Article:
Volcanism in a late Variscan intramontane trough: the petrology and geochemistry of the Carboniferous and Permian volcanic rocks of the Intra-Sudetic Basin, SW Poland

Marek Awdankiewicz


The Carbonifeorus-Permian volcanic rocks of the Intra-Sudetic Basin represent products of late- to post-collisional volcanism associated with extension within the eastern part of the Variscan belt of Europe. The volcanic succession is subdivided into the older, calc-alkaline suite (the early and late Carboniferous) and the younger, mildly alkaline suite (the late Carboniferous and early Permian). The rhyodacites with subordinate basaltic andesites and andesites of the older suite show convergent plate margin affinities. The rhyolitic tuffs, rhyolites with less widespread trachyandesites and basaltic trachyandesites of the younger suite are largely characterised by within-plate affinities, with some gradations towards convergent plate margin affinities. This geochemical variation compares well with that found in some Tertiary-Recent extensional settings adjacent to former active continental margins (e.g. the Basin and Range province of the SW USA). The parental magmas for each suite of the Intra-Sudetic Basin possibly originated from similar, garnet free mantle sources at relatively shallow depths (within the subcontinental mantle?), but at variable degrees of partial melting (lower for the mildly alkaline rocks). The convergent plate margin-like geochemical signatures of the volcanic rocks may either have been inherited from their mantle sources, or be related to the assimilation of crustal rocks by the ascending and fractionating primary magmas. The intermediate-acidic rocks within each suite mainly originated due to fractional crystallisation of variable mineral assemblages equivalent to the observed phenocrysts (mainly plagioclase and pyroxenes, with hornblende and biotite in the calc-alkaline suite, and K-feldspar in the mildly alkaline suite). The trace element patterns of the volcanic rocks were also strongly influenced by fractionation of accessory minerals, such as spinels, ilmenite, zircon, apatite and others. The petrographic evidence (e.g. quartz phenocrysts with reaction rims, complexly zoned or sieve-textured feldspar phenocrysts) suggests that assimilation and/or magma mixing processes might also have taken place during the evolution of the magmas.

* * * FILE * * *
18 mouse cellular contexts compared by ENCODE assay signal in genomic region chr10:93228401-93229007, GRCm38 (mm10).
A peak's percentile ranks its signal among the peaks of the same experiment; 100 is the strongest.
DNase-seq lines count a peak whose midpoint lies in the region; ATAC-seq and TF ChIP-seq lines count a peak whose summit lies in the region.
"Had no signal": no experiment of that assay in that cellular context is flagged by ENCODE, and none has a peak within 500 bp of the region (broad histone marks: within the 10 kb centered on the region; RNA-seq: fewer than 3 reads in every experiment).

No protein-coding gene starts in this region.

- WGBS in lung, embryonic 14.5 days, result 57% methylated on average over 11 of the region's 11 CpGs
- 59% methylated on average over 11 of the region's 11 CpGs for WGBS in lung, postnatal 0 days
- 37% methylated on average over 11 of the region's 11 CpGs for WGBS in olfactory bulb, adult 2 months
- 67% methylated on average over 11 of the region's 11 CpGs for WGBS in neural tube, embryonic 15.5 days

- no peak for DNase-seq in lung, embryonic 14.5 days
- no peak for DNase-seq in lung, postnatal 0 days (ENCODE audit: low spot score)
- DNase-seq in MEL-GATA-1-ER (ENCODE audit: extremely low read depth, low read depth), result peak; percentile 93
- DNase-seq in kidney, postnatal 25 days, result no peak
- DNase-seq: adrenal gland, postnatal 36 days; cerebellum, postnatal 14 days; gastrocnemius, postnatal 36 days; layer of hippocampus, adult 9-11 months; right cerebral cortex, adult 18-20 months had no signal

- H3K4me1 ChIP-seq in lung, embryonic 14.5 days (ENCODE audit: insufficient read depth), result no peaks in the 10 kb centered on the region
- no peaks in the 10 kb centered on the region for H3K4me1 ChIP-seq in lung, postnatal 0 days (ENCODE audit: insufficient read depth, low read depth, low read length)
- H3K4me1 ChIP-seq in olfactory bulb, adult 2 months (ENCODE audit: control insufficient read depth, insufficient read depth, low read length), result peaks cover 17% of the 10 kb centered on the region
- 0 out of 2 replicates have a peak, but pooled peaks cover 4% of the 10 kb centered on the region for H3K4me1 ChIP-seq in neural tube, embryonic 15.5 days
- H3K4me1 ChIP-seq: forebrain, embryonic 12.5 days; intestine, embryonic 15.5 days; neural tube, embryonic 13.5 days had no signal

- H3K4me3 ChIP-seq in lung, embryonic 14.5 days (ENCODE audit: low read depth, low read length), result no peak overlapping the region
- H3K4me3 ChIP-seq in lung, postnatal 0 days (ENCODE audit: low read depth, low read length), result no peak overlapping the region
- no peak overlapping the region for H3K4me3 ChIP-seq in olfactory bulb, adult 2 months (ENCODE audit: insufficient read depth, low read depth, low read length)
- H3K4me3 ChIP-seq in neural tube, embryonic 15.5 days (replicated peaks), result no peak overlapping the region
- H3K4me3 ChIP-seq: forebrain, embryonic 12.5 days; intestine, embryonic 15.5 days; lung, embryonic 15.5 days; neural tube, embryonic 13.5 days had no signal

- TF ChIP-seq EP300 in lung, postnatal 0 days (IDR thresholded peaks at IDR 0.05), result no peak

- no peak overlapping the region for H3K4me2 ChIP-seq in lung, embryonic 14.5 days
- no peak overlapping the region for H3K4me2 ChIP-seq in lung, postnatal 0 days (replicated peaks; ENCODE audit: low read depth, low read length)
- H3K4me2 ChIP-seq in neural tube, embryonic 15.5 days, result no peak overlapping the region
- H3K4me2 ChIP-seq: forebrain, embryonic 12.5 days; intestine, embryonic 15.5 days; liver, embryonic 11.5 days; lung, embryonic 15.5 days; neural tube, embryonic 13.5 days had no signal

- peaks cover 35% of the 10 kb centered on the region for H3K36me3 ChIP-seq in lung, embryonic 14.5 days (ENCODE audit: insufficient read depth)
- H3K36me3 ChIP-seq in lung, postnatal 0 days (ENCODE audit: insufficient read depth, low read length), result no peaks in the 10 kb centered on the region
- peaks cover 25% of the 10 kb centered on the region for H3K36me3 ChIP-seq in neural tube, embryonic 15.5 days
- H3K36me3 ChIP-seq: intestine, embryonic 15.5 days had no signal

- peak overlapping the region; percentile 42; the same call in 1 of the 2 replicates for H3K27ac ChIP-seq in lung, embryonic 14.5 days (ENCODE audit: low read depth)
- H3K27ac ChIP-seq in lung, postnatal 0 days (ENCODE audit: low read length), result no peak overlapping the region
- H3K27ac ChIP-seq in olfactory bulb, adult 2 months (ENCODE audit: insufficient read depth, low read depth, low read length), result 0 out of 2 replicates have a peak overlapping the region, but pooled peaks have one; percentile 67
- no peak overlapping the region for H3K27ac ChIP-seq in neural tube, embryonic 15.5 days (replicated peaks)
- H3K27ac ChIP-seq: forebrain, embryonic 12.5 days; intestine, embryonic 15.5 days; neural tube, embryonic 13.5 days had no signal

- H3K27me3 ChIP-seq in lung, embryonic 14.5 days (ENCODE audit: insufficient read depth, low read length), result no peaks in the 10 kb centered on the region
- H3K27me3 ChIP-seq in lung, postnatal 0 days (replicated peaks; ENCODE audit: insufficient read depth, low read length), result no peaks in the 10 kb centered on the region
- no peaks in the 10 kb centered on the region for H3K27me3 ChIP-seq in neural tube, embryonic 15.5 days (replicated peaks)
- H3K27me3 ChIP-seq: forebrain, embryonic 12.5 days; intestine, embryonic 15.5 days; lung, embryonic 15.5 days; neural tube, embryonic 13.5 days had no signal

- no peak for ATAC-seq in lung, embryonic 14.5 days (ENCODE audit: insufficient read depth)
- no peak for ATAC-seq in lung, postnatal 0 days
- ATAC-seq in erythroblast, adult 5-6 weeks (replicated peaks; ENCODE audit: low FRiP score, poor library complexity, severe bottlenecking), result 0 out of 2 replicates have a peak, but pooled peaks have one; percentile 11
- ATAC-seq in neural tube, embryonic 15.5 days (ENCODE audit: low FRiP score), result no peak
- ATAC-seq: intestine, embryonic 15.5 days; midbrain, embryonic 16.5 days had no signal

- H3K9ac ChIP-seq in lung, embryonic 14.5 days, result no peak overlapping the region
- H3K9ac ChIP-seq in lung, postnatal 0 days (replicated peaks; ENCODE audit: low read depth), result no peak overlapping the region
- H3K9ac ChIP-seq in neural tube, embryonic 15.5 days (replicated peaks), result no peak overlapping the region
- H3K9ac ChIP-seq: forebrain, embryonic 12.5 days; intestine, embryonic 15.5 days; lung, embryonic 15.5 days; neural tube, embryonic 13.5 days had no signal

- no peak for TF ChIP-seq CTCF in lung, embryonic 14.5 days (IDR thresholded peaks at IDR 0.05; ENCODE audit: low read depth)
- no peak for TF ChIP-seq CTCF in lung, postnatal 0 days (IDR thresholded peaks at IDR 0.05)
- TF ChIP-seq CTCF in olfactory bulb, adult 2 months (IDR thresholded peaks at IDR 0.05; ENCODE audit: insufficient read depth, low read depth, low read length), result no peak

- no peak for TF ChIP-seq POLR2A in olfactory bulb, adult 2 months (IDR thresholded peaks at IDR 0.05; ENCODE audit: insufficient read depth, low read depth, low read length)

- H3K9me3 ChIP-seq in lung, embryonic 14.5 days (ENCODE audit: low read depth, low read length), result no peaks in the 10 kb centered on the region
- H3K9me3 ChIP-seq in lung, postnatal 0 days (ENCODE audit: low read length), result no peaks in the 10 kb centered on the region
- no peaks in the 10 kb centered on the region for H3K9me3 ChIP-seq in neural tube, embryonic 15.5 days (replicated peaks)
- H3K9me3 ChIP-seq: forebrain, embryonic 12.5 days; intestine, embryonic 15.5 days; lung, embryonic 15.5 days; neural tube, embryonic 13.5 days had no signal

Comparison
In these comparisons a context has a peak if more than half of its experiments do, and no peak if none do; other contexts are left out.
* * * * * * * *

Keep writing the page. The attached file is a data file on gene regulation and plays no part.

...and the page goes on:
Intra-Sudetic Basin, Carboniferous, Permian, late- to post-collisional volcanism, geochemistry, petrology.

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